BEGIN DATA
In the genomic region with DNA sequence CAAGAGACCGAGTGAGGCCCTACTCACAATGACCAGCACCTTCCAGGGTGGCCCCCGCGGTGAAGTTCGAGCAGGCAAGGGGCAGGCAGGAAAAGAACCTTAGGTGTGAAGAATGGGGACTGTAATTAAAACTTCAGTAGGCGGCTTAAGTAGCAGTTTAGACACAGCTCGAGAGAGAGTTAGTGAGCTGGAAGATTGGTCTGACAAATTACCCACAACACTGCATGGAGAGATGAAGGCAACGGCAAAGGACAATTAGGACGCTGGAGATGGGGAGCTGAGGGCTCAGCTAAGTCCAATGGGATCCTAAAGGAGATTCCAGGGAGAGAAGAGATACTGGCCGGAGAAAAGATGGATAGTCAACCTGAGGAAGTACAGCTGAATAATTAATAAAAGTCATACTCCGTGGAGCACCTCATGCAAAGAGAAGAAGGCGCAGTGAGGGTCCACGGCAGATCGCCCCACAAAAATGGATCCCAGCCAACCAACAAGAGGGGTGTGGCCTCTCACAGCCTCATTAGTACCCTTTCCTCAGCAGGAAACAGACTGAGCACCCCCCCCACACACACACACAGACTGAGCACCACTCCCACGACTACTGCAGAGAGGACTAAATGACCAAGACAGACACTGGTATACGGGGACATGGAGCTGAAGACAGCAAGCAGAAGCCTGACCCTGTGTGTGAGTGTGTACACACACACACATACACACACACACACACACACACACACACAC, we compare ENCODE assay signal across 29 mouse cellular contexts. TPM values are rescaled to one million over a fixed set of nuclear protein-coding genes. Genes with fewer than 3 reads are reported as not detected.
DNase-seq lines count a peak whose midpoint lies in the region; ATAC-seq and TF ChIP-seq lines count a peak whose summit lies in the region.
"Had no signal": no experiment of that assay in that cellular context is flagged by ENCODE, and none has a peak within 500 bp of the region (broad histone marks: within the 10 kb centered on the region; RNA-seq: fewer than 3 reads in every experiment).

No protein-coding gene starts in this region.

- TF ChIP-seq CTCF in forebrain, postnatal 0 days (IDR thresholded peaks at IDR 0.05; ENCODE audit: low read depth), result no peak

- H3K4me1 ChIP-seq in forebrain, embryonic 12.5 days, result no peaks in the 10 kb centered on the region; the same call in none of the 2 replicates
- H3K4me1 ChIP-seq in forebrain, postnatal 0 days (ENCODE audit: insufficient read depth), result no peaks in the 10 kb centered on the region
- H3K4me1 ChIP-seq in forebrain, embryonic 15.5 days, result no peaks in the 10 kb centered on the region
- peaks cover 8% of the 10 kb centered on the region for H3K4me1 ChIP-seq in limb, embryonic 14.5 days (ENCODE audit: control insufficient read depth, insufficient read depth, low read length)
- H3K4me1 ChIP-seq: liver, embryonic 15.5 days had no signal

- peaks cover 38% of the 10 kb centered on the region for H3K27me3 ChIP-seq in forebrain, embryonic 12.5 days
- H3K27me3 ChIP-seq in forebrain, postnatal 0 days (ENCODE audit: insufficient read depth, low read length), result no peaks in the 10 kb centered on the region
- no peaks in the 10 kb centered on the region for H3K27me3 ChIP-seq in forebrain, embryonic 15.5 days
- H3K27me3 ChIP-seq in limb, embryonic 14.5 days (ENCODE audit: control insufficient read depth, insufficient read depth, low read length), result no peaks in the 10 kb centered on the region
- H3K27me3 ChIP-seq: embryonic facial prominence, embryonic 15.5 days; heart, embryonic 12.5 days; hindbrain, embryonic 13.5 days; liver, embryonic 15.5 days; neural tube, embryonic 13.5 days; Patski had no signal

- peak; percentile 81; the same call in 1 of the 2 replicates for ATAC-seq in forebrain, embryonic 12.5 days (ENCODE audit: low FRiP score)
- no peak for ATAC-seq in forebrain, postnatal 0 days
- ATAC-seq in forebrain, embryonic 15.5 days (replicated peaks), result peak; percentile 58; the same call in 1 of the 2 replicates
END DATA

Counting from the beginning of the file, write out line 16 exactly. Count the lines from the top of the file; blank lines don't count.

- peak; percentile 81; the same call in 1 of the 2 replicates for ATAC-seq in forebrain, embryonic 12.5 days (ENCODE audit: low FRiP score)